The shift in curriculum has also seen several Zimbabwean students strategically positioning themselves for tertiary institutions that are futuristic and keen on start-ups. Sharda University in New Delhi, which currently has 30 students from Zimbabwe studying various disciplines, said they have robust curricular across disciplines focusing on employment creation and start-ups.

“We are satisfied by the academic commitment shown by students studying at the tertiary institution, who are keen on becoming leaders and employers rather than see themselves as employees after graduation,” said Saubhik Dey, a Sharda University official. “Most of our curricular focus on employment creation through the use of various models that are already in use in our industries and have been a hallmark of success.”

Mr Dey said the students were committed to their work, adding that the institution was working to increase its enrolment of students from Zimbabwe. The global summit also provided a forum for international education providers interested in partnering and engaging Indian higher education institutions on a number of areas, among them exchange programmes for both students and teaching staff.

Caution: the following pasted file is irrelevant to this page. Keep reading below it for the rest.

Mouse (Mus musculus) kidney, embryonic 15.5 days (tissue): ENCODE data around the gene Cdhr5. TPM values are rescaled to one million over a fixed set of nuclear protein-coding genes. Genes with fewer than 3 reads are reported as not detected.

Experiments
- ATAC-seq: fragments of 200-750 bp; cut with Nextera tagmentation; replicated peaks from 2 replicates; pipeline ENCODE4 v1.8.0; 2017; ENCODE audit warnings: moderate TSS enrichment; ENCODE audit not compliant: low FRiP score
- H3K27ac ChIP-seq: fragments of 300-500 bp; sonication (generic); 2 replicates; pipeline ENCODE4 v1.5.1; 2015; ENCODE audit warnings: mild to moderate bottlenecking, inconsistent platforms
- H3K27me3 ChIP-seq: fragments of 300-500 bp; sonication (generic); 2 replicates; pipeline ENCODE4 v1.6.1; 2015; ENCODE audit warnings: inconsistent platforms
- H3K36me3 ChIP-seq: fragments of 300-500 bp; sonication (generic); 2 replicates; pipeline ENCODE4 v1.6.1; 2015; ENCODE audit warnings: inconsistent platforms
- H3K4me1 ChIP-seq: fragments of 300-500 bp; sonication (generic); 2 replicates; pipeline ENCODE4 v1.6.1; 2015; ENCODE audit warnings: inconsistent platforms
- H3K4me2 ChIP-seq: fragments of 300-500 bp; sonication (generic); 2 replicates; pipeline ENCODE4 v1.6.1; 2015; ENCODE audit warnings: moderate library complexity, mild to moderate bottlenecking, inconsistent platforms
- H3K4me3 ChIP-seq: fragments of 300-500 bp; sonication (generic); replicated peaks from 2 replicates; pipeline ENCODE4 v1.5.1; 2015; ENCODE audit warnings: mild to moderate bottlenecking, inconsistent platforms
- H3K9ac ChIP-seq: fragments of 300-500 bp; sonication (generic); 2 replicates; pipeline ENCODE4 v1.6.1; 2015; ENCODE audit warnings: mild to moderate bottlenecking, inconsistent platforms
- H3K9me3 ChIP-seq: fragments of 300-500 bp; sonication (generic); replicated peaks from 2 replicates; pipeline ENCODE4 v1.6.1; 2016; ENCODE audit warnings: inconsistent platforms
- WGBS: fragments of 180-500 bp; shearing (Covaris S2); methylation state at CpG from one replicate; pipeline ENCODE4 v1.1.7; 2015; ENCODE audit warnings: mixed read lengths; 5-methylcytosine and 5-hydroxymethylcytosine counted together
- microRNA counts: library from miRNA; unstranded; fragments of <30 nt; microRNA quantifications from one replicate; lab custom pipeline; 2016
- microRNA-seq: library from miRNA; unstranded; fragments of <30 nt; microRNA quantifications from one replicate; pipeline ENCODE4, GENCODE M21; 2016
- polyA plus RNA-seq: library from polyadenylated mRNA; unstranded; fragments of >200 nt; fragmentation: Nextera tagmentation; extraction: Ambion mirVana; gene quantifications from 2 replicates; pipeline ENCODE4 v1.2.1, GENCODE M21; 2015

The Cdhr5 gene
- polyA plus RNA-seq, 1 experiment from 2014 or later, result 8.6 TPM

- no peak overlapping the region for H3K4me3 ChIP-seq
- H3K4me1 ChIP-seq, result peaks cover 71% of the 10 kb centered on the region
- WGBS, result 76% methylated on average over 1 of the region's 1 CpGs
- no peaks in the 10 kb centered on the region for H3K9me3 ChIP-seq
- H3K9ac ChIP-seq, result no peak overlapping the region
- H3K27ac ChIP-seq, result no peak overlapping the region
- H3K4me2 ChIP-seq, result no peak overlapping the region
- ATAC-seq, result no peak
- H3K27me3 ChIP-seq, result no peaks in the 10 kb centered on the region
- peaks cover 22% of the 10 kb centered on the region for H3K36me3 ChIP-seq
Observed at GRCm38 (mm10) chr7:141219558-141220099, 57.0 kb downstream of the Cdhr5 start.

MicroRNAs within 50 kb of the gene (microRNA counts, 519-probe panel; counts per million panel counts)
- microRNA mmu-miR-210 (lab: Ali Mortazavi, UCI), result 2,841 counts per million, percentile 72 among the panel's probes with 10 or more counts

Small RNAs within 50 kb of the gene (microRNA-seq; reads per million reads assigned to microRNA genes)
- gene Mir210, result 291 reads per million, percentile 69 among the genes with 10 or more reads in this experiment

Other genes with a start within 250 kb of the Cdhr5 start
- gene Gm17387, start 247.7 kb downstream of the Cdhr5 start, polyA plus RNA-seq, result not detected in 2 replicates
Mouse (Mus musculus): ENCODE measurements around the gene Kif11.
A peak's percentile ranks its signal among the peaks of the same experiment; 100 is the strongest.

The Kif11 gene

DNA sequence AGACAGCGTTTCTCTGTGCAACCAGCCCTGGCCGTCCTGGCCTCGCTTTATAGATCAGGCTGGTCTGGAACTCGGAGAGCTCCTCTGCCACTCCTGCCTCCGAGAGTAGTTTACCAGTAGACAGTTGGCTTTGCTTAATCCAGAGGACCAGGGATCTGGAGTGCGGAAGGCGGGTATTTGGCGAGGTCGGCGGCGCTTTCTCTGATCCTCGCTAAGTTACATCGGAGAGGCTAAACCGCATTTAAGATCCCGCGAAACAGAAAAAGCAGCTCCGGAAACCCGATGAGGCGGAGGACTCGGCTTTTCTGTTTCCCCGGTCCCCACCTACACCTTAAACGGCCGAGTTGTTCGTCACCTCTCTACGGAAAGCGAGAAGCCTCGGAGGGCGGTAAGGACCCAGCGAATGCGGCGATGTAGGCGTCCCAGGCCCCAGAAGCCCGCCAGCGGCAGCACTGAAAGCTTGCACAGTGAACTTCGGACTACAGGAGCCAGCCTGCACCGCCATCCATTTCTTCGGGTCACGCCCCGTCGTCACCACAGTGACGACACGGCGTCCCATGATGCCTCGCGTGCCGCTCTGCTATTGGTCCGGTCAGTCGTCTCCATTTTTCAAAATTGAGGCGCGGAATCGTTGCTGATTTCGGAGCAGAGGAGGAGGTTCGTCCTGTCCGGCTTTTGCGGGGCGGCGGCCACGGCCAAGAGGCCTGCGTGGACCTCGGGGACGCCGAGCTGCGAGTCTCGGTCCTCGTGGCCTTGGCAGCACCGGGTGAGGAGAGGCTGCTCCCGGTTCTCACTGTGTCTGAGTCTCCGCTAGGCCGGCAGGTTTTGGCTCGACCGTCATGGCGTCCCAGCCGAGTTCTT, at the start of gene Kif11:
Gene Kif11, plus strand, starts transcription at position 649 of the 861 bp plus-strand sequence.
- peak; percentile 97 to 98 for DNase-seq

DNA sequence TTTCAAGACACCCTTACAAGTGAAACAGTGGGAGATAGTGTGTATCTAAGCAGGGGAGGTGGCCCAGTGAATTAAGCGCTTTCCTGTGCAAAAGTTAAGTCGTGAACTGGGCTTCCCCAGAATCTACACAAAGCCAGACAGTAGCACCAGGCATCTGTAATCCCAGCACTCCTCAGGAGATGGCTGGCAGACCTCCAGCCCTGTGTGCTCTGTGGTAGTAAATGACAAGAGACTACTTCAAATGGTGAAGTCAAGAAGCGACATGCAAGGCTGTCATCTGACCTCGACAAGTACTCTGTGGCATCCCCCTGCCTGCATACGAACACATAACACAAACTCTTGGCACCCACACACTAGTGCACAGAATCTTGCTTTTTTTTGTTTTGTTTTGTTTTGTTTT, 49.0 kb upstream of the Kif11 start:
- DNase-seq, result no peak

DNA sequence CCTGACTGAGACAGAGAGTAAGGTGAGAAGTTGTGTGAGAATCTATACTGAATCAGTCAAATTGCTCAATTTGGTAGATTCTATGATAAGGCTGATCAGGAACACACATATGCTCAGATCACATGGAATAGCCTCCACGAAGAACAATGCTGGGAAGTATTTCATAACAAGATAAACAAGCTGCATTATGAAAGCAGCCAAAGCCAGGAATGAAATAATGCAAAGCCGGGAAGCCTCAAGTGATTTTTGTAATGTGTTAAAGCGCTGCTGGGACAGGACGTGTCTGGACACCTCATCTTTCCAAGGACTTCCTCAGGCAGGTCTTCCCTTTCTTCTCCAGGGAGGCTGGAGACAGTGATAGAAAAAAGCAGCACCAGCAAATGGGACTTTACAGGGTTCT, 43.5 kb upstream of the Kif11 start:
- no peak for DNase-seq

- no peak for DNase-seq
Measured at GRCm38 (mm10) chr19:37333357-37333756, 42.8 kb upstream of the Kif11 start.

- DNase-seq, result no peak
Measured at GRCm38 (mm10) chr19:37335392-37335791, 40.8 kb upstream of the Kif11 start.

Another Zimbabwean student studying engineering at Chandigarh University, also in India, Maxima Mutena, said there were vast reservoirs of learning resources in the world that students could take advantage of and equip themselves with virtual knowledge. This, he said, could encourage them to work on start-ups.

“Global trends on any subject are changing everyday as information communication systems become the integral part of any society. The student will need to focus on integrating these global resources of knowledge,” he said. India is one of the top countries that have successfully linked tertiary institutions with industry promoting employment creation.

Mutena added that the majority of his friends chose courses that promoted start-ups rather than focus on becoming employees. “The majority of the nearly 3 000 students that are here — including my friends from Zimbabwe — are studying information technology, engineering, business administration, nanotechnology, and agro-related studies, premised on the projection that Africa would be the next frontier in agriculture,” he said.

India has the largest higher education system in the world in terms of the numbers of institutions and the second largest in terms of higher education students enrolled at its universities and colleges. More than 20 million tertiary students — 3 000 of them from Zimbabwe — are studying in India’s 677 universities and nearly 40 000 colleges.

India presently offers an encouraging ecosystem of learning with strong industry placement focus. Increasingly, a strong start-up ecosystem is under creation in addition to the strong industry placement focus, which is making India a preferred destination for international students particularly those coming from Africa.